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What to watch for in the final 12 games of the Mariners season

The Mariners don’t have shiny prospect call-ups to cherish, so enjoying the final two weeks of baseball will have to come from elsewhere.

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MLB: Baltimore Orioles at Seattle Mariners Joe Nicholson-USA TODAY Sports

Following Daniel Vogelbach’s heroism last night (more on that later today from Tim in addition to Isabelle’s recap last night), the Mariners are 7.0 GB of the Athletics for the WC2 spot and 11.0 GB of the Astros in the AL West with 12 games remaining. The playoffs, barring something like a 2-10 finish from Oakland, are not in the cards. Again. Even for a team likely to win 90 games at this point. It’s frustrating in many ways, but I am always reminded of the most frustrating thing around this time: After the final out on September 30th, the lights will flick off at Safeco Field, the fans will stream out in melancholy, perhaps with a small candle held in their heart at seeing Seattle finish their season with a win.

It’s difficult to invest your spirit fully now, as the summer draws to a close, rooting for a barely-living team with few young players to project forward. What is left to enjoy is small, historic, and fading, but it exists. This is my list of what I’ll be watching for in the season’s final two weeks.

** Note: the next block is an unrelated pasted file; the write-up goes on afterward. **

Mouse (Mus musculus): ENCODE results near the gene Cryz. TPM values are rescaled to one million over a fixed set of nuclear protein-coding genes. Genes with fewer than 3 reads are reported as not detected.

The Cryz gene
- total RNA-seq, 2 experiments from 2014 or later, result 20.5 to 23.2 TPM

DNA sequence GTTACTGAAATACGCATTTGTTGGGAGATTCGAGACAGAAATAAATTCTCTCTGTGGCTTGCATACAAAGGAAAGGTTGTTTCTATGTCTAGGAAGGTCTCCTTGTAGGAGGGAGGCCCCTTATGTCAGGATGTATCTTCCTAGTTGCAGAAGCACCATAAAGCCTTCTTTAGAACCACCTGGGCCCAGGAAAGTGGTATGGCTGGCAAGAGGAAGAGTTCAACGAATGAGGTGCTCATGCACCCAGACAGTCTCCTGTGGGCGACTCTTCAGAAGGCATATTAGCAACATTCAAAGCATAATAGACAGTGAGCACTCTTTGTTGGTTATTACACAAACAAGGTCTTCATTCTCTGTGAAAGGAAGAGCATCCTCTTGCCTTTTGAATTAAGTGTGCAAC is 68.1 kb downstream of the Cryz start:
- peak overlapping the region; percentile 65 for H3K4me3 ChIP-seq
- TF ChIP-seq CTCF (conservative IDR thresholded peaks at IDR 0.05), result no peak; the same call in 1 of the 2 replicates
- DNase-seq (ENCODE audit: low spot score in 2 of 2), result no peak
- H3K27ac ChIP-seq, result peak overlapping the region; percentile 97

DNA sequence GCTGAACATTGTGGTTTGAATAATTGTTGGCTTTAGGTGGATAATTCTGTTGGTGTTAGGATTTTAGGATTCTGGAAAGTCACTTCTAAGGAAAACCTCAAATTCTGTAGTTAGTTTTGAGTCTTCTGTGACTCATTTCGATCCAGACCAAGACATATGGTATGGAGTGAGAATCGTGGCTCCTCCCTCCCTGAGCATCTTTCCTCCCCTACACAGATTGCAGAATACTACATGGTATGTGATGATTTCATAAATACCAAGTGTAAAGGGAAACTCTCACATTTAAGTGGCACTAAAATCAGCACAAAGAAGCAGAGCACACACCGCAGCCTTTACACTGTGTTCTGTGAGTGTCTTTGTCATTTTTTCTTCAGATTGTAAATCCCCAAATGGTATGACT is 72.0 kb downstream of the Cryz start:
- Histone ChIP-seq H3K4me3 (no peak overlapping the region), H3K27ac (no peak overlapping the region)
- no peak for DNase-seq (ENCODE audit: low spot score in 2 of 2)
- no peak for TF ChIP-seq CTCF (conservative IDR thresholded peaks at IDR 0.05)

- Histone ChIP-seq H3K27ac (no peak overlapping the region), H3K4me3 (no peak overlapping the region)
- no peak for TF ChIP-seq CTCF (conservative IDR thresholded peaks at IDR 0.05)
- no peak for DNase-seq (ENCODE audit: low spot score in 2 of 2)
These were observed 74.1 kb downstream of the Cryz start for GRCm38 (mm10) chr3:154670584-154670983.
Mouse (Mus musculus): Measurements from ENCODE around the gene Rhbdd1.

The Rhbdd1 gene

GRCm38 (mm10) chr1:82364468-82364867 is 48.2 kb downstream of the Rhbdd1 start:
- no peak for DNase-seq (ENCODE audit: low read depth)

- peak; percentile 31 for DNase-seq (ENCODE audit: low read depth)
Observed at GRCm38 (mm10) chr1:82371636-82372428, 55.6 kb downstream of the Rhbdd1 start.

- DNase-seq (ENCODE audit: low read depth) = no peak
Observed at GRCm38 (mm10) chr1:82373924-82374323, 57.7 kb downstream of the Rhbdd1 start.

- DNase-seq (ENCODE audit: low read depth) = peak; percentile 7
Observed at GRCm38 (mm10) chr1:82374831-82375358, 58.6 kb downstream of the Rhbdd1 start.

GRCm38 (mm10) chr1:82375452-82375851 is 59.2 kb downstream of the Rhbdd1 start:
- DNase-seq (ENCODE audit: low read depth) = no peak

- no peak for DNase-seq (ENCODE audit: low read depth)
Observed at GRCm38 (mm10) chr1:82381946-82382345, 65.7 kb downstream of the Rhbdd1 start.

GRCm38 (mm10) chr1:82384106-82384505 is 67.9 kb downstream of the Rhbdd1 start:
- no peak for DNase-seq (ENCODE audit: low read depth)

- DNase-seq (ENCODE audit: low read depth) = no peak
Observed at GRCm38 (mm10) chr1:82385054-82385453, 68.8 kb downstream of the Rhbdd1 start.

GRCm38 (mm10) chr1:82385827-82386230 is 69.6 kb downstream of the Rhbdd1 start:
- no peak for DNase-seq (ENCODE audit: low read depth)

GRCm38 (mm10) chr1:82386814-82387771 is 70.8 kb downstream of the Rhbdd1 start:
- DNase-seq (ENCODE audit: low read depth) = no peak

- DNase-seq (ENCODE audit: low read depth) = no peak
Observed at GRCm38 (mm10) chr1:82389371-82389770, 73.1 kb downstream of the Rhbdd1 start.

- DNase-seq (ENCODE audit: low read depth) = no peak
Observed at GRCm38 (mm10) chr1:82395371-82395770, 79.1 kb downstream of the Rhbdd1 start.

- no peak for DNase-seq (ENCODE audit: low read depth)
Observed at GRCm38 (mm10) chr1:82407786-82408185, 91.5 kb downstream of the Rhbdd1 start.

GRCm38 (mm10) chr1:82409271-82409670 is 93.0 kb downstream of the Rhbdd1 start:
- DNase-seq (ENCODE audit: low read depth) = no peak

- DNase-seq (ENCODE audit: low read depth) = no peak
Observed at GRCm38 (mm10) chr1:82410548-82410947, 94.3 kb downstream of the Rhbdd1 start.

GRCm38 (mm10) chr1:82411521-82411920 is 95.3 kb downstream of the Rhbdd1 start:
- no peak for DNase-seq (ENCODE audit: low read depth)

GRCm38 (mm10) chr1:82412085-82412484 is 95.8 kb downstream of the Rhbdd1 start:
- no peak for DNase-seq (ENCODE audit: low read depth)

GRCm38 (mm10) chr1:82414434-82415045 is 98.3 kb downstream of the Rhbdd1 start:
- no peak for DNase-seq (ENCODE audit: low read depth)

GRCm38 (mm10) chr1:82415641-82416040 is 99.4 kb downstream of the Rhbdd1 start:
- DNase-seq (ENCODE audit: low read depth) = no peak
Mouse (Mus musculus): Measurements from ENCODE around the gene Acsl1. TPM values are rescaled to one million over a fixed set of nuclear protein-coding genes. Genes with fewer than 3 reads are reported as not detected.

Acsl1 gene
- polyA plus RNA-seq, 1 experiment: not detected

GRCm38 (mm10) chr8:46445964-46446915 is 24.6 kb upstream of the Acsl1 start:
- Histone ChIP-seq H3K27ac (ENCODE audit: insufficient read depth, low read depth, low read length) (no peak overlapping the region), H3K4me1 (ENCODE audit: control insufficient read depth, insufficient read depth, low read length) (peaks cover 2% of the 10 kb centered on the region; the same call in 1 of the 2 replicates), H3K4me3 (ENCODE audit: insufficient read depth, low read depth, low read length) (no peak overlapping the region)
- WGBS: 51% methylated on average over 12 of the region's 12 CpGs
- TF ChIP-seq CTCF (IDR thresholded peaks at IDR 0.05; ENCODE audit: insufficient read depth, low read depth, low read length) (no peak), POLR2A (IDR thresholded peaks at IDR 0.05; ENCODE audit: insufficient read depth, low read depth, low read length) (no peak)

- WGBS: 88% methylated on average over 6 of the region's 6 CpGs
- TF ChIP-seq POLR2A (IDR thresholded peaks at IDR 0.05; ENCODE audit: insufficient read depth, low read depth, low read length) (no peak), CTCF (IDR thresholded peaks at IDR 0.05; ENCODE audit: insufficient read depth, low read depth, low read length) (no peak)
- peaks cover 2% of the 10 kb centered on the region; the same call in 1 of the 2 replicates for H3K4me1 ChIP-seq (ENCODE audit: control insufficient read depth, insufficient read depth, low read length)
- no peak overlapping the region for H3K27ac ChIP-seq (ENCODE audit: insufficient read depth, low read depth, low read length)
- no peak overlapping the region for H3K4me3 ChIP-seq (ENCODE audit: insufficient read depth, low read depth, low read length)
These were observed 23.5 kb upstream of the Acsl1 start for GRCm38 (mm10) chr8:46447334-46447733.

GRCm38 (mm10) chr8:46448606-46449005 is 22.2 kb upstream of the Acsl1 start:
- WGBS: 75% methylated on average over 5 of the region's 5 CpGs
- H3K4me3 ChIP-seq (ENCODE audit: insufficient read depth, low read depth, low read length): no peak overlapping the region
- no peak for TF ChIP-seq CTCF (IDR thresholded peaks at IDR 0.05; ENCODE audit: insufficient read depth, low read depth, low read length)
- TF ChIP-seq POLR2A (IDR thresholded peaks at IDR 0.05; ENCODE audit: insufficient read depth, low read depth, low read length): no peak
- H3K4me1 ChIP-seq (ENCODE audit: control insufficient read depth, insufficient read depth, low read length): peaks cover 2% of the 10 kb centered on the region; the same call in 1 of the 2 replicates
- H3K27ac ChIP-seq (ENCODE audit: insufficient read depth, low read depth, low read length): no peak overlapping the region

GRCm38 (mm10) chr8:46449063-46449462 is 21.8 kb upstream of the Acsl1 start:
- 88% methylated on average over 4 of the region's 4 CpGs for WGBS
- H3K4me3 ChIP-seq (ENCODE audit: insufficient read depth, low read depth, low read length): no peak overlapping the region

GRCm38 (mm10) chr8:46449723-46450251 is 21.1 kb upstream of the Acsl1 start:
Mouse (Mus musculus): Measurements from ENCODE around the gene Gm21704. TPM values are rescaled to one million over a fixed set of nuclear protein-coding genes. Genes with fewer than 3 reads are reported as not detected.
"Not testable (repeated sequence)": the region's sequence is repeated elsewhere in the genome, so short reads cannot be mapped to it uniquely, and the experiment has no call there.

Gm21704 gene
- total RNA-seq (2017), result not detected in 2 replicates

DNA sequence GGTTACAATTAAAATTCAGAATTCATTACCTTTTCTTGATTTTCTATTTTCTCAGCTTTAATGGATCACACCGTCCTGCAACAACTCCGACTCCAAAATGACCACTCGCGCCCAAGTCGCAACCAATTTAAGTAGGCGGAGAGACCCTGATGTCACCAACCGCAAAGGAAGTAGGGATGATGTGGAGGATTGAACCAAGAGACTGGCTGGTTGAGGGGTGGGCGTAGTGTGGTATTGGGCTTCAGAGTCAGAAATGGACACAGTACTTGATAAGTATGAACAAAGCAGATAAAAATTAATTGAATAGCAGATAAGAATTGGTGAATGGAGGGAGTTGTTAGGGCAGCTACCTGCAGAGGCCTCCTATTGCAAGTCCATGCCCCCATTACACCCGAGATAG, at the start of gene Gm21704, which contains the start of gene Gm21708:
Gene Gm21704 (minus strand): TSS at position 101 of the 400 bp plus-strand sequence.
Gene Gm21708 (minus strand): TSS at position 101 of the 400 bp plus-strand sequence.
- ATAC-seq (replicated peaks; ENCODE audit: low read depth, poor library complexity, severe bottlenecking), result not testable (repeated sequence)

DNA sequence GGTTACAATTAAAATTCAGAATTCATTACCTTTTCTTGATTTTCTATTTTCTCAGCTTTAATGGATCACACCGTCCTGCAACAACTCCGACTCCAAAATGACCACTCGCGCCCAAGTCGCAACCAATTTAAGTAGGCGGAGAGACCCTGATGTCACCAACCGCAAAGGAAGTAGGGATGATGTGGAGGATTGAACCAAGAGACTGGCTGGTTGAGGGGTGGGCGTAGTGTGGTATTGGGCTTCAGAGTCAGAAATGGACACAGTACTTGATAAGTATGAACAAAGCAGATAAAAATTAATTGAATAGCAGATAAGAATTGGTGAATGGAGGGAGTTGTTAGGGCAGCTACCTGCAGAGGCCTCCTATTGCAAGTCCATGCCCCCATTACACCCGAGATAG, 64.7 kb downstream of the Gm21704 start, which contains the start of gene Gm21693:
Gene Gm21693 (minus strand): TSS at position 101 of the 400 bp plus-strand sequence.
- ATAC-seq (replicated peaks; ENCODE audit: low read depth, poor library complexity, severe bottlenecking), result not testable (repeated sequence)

1. Edwin Díaz chases the saves record

Single-season saves leaderboard.
Baseball Reference

The issue with saves is that they are a silly stat. Like RBI and W/L record, they are neither predictive of future achievement nor skilled at isolating an individual player’s contribution. But what they do, at least for now, is matter to the players, and Edwin’s brilliance spans both traditional and modern statistical metrics. Edwin enters Tuesday with 56 saves, in sole possession of 3rd place on the leaderboards. He trails 1990 Bobby Thigpen (57) and 2008 Francisco Rodriguez (62). To tie the record the Mariners would need to, at minimum, WIN six more games. With seven remaining matchups against the bedraggled Rangers there are wins to be had, but it will be a longshot. At worst, we will have the solace of knowing we’ve seen the most dominant relief season in Mariners history, and one of the greatest closers in the history of baseball.

2. The (Possible) Conclusion of Nelson Cruz’s Mariners Career

Scott Servais says he wants him back. Jerry Dipoto insists he wants him back. We here at LL want him back. The Mariners need him back. Nelson Cruz is mum on the topic, but just launched a bunch of Seattle-themed merchandise:

Read the tarot any way you please, but the best fit for Cruz remains in Seattle. Still, the 38-year-old with the Boomstick is a free agent at the end of the year and may test the market, or simply decide he wants a better shot at a playoff run. If these last two weeks are Cruz’s last in Northwest Teal, he will finish his Mariners career as one of the greatest hitters in the organization’s history. The team with a compass rose as their sigil has been dragged to contention for three straight years now by their Dominican Atlas.